[6] The fourth paragraph of G. L. c. 40A, § 6, applies only to vacant land or to a lot that was improved with a structure at one time but the by-law at the time of purchase permitted building on the lot.  Dial Away Co. v. Zoning Bd. of Appeals of Auburn, 41 Mass. App. Ct. 165, 169 n.7 (1996).  In addition, we have concluded that local by-laws which are the analog to c. 40A, § 6, par. 4, apply only to vacant land.  Ibid.  The inspector reported at the hearing before the zoning board of appeals that whether the garage lot was considered vacant for purposes of applying c. 40A, § 6, or the local ordinance § 30-15(c)(3)(b) was never part of the city’s interpretation.  Because of the result we reach, we need not definitively resolve this issue.

     [7] Section 30-26(a) of the zoning ordinance provides:


“Except to the extent that this section provides otherwise, whenever a lot upon which stands a building or structure erected after the passage of this chapter or of any corresponding provision of any prior ordinance is changed in size or shape so that the lot, building or structure no longer complies with the provisions of section 30-15 [area, frontage, and setback requirements], such building or structure shall not thereafter be used until it is altered, reconstructed or relocated so as to comply with the provisions of section 30-15.  For purposes of this section, the size or shape of a lot shall be deemed to have been changed only if the lot was combined, merged, subdivided, or resubdivided by recording a deed, plan or certificate of title . . . .”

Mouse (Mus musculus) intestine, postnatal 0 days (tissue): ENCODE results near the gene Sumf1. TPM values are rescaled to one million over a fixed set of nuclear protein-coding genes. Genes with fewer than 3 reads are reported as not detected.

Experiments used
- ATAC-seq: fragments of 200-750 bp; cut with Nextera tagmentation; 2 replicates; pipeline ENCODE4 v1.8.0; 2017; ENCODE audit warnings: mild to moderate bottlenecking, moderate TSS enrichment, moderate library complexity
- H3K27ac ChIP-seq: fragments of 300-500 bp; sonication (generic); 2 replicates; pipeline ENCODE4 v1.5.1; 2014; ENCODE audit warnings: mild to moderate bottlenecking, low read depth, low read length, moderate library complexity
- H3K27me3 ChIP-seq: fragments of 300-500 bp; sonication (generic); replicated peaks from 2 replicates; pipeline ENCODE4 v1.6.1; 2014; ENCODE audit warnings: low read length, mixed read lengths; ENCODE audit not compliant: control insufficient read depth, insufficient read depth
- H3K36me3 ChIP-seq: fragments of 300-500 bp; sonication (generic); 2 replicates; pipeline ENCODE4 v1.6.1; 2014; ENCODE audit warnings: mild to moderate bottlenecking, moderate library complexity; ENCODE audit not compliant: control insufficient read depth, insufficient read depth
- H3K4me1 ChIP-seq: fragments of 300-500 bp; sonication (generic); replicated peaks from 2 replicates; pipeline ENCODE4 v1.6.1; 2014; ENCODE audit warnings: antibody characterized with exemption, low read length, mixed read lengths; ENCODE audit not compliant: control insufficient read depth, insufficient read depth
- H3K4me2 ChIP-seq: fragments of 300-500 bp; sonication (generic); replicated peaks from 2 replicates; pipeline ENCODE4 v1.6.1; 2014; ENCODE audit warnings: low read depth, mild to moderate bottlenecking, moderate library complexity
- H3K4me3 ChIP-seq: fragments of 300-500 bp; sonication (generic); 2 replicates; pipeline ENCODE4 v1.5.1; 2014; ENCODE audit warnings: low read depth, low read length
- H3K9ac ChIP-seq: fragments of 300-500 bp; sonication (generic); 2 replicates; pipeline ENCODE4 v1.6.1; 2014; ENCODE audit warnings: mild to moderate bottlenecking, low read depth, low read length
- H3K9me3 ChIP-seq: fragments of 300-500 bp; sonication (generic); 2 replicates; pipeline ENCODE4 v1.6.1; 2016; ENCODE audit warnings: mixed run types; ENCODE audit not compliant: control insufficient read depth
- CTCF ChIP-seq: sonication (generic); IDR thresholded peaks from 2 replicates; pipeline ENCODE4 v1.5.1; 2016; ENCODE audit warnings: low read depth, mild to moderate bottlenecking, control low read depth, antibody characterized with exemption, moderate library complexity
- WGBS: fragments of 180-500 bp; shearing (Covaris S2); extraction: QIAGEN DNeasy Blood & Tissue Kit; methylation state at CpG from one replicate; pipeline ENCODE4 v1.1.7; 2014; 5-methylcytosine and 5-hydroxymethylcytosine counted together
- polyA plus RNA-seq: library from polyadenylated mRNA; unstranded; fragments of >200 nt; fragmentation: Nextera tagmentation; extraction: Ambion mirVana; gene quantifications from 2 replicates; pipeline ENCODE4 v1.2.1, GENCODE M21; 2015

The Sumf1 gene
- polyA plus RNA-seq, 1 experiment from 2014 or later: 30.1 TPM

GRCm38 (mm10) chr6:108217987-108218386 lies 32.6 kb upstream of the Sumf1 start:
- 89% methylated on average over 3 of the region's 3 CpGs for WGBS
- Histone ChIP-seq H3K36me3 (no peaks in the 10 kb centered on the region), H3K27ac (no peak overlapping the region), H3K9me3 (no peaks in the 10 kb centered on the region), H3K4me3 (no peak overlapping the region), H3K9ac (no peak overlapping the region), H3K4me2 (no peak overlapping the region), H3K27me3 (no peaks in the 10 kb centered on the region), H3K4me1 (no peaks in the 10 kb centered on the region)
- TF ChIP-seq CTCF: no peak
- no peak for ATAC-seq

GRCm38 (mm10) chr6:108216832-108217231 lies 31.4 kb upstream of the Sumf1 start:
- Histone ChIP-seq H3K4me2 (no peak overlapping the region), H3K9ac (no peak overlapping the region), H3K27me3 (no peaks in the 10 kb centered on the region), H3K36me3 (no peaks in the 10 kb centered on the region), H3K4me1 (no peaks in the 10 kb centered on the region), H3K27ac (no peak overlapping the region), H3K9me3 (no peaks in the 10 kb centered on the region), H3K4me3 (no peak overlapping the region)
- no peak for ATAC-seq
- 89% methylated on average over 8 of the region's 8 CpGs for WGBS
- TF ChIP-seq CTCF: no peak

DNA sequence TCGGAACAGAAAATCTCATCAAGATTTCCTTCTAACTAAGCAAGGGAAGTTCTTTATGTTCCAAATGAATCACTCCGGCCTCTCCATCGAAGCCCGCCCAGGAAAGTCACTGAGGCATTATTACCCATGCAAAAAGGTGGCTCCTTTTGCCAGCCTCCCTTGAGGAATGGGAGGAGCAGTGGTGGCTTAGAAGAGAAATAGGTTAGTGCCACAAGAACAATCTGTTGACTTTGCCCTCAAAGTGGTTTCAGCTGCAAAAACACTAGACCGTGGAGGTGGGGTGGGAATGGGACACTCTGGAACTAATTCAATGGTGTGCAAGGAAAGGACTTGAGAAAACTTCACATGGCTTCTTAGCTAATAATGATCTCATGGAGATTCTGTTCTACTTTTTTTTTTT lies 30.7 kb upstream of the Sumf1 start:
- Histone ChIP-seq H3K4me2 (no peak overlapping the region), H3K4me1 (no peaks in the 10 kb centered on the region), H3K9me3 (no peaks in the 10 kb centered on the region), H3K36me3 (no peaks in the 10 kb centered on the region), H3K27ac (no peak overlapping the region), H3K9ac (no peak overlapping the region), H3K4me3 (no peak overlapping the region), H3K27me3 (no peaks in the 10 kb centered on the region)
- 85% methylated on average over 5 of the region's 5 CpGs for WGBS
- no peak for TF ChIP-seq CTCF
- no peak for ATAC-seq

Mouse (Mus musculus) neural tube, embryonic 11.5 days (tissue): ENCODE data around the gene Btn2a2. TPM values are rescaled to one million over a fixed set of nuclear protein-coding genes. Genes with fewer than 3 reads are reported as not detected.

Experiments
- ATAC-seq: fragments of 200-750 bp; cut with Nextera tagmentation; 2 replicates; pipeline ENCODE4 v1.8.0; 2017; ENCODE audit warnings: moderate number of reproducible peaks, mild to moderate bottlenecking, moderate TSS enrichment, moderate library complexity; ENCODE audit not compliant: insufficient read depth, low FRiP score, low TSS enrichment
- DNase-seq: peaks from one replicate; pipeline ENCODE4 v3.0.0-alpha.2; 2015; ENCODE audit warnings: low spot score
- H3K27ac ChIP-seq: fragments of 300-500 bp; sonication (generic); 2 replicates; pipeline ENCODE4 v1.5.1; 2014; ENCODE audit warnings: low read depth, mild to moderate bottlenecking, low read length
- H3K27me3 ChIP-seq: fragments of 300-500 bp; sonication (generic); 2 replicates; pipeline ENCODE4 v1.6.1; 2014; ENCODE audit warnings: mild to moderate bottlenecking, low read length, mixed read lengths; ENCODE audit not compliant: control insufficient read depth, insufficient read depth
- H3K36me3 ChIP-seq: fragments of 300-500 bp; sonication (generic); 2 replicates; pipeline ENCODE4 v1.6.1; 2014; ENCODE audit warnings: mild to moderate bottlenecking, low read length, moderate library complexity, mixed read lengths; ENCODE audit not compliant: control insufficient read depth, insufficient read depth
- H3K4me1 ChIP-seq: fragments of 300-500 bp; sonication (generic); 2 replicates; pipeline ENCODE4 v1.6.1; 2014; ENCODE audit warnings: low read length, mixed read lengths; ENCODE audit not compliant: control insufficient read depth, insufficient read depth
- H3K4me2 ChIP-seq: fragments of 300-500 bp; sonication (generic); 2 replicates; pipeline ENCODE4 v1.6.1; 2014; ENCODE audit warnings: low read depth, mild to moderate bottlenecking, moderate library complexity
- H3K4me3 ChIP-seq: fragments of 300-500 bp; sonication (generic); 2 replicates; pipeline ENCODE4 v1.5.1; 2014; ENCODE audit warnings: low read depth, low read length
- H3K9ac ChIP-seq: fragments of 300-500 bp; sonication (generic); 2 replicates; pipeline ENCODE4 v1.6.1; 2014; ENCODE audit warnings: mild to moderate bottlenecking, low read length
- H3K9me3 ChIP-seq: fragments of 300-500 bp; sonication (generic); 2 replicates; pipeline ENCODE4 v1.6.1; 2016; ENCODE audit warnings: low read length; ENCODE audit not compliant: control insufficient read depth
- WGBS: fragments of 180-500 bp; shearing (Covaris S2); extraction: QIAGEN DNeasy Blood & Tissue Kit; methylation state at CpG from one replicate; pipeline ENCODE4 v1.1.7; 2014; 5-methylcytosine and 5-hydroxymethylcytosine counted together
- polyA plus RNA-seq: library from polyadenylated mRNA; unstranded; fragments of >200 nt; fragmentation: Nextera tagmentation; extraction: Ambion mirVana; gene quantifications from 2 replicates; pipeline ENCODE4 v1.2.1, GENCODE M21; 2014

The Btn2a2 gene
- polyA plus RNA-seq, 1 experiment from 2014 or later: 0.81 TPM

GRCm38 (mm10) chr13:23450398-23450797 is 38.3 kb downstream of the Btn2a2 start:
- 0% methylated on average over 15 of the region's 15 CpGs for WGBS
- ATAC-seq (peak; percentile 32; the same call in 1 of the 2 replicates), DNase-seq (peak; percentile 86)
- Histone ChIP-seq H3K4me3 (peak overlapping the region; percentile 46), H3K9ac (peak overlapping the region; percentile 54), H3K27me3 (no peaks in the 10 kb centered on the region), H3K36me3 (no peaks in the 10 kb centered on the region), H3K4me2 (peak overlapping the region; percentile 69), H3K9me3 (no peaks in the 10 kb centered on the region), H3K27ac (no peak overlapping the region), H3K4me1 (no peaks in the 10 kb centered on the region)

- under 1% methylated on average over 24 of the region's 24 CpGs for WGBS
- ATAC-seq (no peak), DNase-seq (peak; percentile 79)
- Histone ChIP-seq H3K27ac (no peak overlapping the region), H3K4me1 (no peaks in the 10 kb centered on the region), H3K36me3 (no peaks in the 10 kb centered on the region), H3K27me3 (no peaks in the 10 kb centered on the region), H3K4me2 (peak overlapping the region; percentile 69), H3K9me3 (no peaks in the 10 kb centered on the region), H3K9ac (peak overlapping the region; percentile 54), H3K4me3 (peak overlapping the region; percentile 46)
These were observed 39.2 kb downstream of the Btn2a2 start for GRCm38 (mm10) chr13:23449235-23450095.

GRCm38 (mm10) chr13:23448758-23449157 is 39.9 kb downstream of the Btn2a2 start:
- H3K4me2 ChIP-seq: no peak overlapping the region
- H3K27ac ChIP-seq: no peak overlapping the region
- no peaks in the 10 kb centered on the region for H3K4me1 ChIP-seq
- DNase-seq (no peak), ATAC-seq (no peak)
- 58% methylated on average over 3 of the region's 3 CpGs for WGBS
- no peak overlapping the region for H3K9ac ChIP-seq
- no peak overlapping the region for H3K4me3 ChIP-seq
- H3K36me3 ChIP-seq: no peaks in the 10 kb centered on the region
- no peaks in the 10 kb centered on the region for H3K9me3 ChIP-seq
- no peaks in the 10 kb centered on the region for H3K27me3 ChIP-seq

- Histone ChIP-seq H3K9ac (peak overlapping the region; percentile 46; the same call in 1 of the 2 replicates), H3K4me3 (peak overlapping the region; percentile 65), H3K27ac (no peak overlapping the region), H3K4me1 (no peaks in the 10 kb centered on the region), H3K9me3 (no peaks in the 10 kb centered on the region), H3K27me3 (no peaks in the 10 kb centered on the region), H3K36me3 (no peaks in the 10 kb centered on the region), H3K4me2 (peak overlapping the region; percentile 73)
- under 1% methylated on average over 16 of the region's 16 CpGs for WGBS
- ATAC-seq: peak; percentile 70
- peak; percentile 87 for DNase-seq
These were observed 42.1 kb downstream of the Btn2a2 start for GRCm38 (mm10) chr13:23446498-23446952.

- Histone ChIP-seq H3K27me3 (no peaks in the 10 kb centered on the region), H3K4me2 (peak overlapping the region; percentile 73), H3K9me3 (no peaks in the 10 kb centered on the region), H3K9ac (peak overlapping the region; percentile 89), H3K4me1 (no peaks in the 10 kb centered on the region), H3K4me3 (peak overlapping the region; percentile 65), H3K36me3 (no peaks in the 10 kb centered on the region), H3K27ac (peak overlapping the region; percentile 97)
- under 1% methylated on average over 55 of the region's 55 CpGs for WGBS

[8] The Chanskys argue it was error for the judge to rely on the affidavit of George E. Mansfield, an alderman when 2001 changes to § 30-15(c) were adopted.  Even if it were error not to strike the Mansfield affidavit, see Keane v. City Auditor of Boston, 380 Mass. 201, 207 n.5 (1980), the affidavit is largely duplicative of the memorandum, and any error was harmless.  See Mason v. Coleman, 447 Mass. 177, 188 (2006).

     [9] That the garage lot had been assessed significantly lower than the house lot is an indication that the garage lot for some time had been considered by city officials to be unbuildable.